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What to Know About Rental Bike Accidents

South Florida officials increasingly promote bicycling both as a healthy tourist activity and an eco-friendly method of transportation for locals. That sounds great until you consider that Florida is often rated as one of the most dangerous states for cycling. The Florida Department of Highway Safety and Motor Vehicles reported more than 6,400 bicycle accidents in 2021, and statistics show fatalities from bicycle accidents are on the rise.

Many of these serious collisions involve rental bicycles. For a variety of reasons, tourists and residents riding rental bikes face greater dangers than other cyclists, and they can pose more of a danger to pedestrians and motorists as well.

Broward Bike Sharing

Broward County’s B-Cycle program made headlines when it launched more than ten years ago as the first county program for a type of bike rental known as “bike sharing.” The B-Cycle program allows members and guests to rent a bicycle from any of the 23 BCycle stations in the Fort Lauderdale, Hollywood, and Pompano Beach areas.

Users renting a bicycle through a sharing program usually rent a bike for a single trip, compared with users renting bikes through other sources where they have use of a bike for a day or week. In addition, B-Cycle users can return their bicycle to any station in the program while those who rent from traditional rental facilities must usually return the bike to the original location or arrange for pick up.

The Problem with Unfamiliar Bikes

Getting through city traffic in Fort Lauderdale or near any Florida beach can be difficult enough for bicyclists riding their own familiar bikes. When a tourist or even a resident is operating an unfamiliar rental bike, they run a much greater risk of losing control and can easily collide with others or hit fixed obstacles. The dangers increase on an electric bike, which is increasingly becoming the most common option available for rentals. In fact, the B-Cycle program features e-bikes.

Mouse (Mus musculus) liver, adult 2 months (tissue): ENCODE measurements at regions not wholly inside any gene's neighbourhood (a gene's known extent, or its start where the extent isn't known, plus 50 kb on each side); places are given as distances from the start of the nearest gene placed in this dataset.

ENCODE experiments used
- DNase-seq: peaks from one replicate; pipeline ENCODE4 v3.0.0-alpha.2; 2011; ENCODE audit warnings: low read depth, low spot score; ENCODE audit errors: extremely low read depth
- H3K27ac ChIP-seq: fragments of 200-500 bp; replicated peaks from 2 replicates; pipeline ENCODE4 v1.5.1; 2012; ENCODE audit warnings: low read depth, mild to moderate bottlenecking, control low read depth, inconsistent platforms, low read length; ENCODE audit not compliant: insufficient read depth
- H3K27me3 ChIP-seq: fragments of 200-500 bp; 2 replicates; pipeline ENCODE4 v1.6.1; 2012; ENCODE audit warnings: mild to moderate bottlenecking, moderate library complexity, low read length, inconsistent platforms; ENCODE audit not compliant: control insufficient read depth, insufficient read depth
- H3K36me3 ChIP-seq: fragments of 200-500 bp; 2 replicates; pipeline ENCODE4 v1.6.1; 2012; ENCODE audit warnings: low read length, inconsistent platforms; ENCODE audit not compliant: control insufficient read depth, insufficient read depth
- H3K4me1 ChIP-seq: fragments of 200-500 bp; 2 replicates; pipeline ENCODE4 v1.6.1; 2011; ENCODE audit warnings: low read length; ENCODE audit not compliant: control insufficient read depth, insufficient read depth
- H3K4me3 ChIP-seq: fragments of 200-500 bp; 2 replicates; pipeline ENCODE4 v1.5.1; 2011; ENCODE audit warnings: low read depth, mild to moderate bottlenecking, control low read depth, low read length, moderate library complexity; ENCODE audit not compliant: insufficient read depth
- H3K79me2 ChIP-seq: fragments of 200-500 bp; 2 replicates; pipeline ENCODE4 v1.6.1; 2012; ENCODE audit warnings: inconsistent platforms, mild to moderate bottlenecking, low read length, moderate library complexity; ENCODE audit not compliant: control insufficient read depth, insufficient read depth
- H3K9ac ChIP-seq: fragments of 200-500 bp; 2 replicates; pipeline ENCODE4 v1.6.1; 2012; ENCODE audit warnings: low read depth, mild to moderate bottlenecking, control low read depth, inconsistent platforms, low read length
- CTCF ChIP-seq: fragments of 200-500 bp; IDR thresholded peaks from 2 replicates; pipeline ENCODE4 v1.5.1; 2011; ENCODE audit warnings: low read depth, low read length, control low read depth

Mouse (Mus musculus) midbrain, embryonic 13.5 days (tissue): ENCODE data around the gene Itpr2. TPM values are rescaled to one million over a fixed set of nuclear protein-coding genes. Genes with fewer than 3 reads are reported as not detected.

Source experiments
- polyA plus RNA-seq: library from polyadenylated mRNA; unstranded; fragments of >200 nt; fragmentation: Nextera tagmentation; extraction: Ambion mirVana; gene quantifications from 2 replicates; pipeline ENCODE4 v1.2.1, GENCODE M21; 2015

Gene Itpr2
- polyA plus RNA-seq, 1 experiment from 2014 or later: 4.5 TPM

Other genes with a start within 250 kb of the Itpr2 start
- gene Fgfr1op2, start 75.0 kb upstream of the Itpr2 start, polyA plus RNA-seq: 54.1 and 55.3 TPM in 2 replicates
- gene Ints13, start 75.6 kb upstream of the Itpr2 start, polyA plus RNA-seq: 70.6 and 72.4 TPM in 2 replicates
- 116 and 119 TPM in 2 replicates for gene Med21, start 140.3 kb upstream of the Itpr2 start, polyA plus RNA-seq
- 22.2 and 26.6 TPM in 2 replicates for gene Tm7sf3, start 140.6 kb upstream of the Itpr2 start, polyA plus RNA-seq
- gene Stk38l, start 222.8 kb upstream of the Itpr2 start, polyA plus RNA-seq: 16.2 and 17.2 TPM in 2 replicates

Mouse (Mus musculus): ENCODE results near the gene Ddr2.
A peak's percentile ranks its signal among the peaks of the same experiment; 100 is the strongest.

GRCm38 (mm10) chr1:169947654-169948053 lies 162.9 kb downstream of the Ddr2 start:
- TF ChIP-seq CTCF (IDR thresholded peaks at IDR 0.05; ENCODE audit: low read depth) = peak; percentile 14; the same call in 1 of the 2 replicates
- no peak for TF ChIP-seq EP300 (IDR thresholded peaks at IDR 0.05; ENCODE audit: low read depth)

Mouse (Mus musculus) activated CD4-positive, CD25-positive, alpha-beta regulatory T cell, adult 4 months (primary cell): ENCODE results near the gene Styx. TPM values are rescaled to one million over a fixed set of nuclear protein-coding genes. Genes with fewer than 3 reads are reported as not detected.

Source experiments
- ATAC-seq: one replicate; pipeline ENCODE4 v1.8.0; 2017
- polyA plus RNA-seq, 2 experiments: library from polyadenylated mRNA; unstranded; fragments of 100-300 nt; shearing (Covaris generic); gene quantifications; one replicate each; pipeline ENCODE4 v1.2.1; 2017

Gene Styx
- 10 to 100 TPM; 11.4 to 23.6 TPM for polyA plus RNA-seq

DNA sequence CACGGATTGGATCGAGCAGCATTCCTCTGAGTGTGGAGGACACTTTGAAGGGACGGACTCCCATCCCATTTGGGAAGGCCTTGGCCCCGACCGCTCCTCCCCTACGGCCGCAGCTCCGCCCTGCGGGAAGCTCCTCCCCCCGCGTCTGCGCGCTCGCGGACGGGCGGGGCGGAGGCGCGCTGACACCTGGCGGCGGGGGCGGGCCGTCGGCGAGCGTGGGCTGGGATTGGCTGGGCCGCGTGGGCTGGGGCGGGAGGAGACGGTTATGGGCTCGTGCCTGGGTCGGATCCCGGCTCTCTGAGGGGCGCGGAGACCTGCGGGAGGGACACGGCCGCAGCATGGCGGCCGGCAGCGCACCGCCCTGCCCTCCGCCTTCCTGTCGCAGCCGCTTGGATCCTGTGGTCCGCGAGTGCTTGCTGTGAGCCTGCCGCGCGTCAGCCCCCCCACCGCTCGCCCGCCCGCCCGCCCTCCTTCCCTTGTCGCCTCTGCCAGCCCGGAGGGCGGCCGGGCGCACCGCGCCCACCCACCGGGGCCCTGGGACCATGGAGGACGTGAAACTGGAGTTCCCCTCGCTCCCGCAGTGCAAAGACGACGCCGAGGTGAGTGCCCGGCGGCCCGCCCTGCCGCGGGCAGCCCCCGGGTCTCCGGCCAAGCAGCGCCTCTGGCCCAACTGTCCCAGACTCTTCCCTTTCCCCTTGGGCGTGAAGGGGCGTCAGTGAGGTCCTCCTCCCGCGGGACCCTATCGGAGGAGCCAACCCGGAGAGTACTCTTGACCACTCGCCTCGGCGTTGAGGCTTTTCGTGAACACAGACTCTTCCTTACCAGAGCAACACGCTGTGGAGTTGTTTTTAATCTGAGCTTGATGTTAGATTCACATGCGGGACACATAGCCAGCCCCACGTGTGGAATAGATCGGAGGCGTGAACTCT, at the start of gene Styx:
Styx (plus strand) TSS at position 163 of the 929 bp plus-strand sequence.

Riders on rental bikes can be thrown off by:

  • Different types of brakes and varying sensitivities to pressure on brake controls
  • The weight difference of a heavy rental bike (particularly those with motors)
  • Differences in the seat style or height
  • Changing gears or managing speed controls
  • Different controls for lights

The differences alone may not necessarily cause a bicyclist to lose control, but they could distract the rider and take attention away from their surroundings, which could lead to a collision.

E-bikes can be even more problematic. The feel and operation differ substantially from what a traditional bike rider is used to. Moreover, e-bikes can effortlessly allow a cyclist to ride at high speed so that any collision or fall will result in much more serious injuries.

Liability for Rental Bike Accidents

When someone’s lack of responsibility causes an accident, that person can be held liable under the theory of negligence. Generally, before they can be required to pay damages for injuries and harm, that person must have owed a duty of care to the person injured, and the injured person must prove that the breach of that duty of care is what caused the harm to them.

In the case of a bike rental, the company renting the equipment owes the renter a duty to provide a safe, functioning bicycle. That duty could be said to extend to the general public since the rental bike is being rented out for use on public streets. If poorly maintained brakes prevent a cyclist from stopping and they swerve in the path of a motorcycle and cause an accident, then the company that owns the bike or provides maintenance for the bikes could be held responsible for the motorcycle accident. If the brake failure was caused by a defect in the brakes or one of their components, the manufacturer could be liable.

Those who rent bicycles can be held accountable when their irresponsible behavior causes an accident. By the same token, if a cyclist collides with a motorist who is impaired, speeding, or otherwise driving negligently, that negligent driver can be held responsible for the consequences. It is not clear whether the company that rented the bike can be held accountable for the actions of renters, especially if the rental is offered by a government entity through an automated service.

Get Help After a Rental Bike Accident

Cyclists and others on the road can suffer serious injuries in accidents involving e-bikes and other rental bicycles. If you or a loved one were hurt in an accident, it is a good idea to consult an experienced attorney as soon as possible to learn how to protect your rights and your ability to recover compensation for your losses. To speak to a dedicated legal advisor at the Maus Law Firm, contact us today for a confidential free consultation.


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